8-Year High for Effective Fed Funds Rate
A day earlier (Nov. 1), the 30-day average of the effective Fed funds rate inched above 0.40% for the first time in eight years.
“The committee judges that the case for an increase in the federal funds rate has continued to strengthen but decided, for the time being, to wait for some further evidence of continued progress toward its objectives,” the Fed explained in its FOMC statement. But do actions speak louder than words? If so, the new eight-year high in the 30-day average of the effective Fed funds (EFF) rate may be a telling clue.
EFF is a market-based measure of overnight interest rates on loans between banks. It’s also a widely monitored benchmark that’s considered as a predictor of changes in the target Fed funds rate, which is set by the members of the Federal Open Market Committee (FOMC). The current target rate is a 0.25%-to-0.50% range. If EFF continues to move closer to the upper end of that range, the probability of a rate hike increases. Separately, Fed fund futures are pricing in a 72% probability that the central bank will tighten policy next next month, based on CME data for Nov. 2.
The Fed is “still pointing to a December hike, they just didn’t pre-commit to it,” advised John Canally, LPL Financial’s investment strategist and economist.
Sign up for our Newsletter & get the FREE eBook
Retirement Day Trader:
How to Sell Weekly Options for Steady Income
The Treasury market, however, isn’t convinced that a rate hike is fate for next month’s FOMC meeting. The policy sensitive 2-year yield dipped to 0.81% on Wednesday (Nov 2), a 10-day low, based on daily numbers via Treasury.gov.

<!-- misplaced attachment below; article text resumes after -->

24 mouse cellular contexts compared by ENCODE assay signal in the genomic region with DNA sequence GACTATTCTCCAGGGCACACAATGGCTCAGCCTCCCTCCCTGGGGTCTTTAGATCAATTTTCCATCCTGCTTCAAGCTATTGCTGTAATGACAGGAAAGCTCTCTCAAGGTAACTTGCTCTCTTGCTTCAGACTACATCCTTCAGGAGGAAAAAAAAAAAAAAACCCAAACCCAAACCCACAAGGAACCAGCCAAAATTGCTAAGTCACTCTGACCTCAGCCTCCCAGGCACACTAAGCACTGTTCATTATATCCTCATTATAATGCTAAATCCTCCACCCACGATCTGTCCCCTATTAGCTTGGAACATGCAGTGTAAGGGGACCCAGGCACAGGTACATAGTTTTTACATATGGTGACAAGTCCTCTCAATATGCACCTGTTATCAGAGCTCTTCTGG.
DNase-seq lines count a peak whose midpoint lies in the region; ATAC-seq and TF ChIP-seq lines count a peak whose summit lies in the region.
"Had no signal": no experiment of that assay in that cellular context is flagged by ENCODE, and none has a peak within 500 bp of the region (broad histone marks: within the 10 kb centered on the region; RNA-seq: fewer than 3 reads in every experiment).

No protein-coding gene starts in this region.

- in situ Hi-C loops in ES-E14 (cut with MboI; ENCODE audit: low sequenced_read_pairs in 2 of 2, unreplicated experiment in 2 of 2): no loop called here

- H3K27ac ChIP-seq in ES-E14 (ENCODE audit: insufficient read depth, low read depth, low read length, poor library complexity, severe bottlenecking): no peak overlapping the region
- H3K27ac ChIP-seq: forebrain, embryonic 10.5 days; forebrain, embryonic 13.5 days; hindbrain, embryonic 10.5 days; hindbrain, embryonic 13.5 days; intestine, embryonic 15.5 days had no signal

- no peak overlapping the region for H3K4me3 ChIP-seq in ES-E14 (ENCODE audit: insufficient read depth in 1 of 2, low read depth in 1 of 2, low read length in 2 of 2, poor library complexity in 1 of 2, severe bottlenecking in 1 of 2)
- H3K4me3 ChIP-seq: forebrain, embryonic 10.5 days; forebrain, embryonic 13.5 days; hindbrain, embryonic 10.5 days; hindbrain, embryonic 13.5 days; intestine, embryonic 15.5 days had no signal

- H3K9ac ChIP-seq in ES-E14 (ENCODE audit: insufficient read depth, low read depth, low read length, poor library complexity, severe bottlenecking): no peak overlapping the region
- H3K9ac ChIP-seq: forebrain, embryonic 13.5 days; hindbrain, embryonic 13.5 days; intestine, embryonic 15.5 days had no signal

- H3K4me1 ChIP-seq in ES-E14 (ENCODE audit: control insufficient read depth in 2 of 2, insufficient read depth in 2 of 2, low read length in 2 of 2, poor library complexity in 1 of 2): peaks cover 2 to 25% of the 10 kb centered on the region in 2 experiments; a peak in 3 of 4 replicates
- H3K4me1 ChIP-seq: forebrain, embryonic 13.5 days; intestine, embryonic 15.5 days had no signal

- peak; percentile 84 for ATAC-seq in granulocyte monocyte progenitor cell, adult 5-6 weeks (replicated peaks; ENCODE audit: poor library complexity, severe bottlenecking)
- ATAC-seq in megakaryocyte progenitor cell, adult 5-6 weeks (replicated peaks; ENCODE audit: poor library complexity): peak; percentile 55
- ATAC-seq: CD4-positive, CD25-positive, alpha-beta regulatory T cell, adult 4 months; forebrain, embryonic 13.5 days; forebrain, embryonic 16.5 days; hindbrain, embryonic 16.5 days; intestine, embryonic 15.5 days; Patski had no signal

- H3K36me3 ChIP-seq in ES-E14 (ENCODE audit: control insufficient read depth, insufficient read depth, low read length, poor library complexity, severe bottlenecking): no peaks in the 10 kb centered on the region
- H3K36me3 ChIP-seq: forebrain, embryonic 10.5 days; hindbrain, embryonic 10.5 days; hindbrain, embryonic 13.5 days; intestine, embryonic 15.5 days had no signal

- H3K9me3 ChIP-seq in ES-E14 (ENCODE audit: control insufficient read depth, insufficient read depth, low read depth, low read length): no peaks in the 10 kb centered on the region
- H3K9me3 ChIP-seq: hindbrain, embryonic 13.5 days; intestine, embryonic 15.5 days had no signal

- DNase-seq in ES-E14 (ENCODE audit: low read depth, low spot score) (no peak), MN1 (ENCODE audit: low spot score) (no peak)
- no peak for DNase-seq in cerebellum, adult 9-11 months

One factor that may have weighed on yields yesterday is Wednesday’s report of weaker-than-expected growth in private-sector payrolls in October, according to ADP’s estimate. US companies added 147,000 workers last month, moderately lower than the 170,000 consensus forecast via Econoday.com and well below September’s upwardly revised gain of 202,000. “Job growth remains strong although the pace of growth appears to be slowing,” said Mark Zandi, chief economist of Moody’s Analytics, which co-produces the data.
The softer ADP estimate for payrolls implies that tomorrow’s official employment report could fall short of expectations. Using a linear regression model for analyzing both data sets implies that the Labor Department’s estimate of private payrolls in October will rise 145,000—a modest bout of deceleration vs. September’s advance and below Econoday.com’s consensus forecast for a 170,000 increase in private-sector payrolls.
Meanwhile, the Atlanta Fed’s nowcast for fourth quarter GDP growth points to slower growth overall. The Nov. 1 estimate for a 2.3% increase in output in Q4 compares with Q3’s 2.9% advance (seasonally adjusted annual rates).
It’s still early for deciding what will unfold in the current quarter, but at the moment it appears that an expectation of softer growth will keep the debate bubbling about the prospects for a rate hike in December.
Keep in mind that there may be a joker in the deck via next week’s presidential election. Economist James Knightley at ING explains:
Assuming Clinton wins, markets are likely to react with relief given expectations of policy continuity. This, coupled with the reasonably firm growth, rising employment and a gradual pick-up in inflation should reinforce market expectations for a December rate hike.
Should Trump win then this is likely to hurt market sentiment given uncertainty as to what he will actually do when in power. It is hard to imagine the Fed hiking in this environment.
Aggregated polling data via RealClearPolitics.com still gives Clinton an edge for electoral college votes, albeit an edge that’s not decisive in terms of delivering the necessary 270 votes that’s required to secure a win. The latest estimate gives Clinton 226 votes vs. 180 for Trump, with 132 in the tossup column.
Meanwhile, all eyes are focused on tomorrow’s employment report, the last major economic report before next Tuesday’s election. The crowd’s anticipating a moderately firmer pace of growth. A big miss, however, could have implications for the election and next month’s FOMC meeting.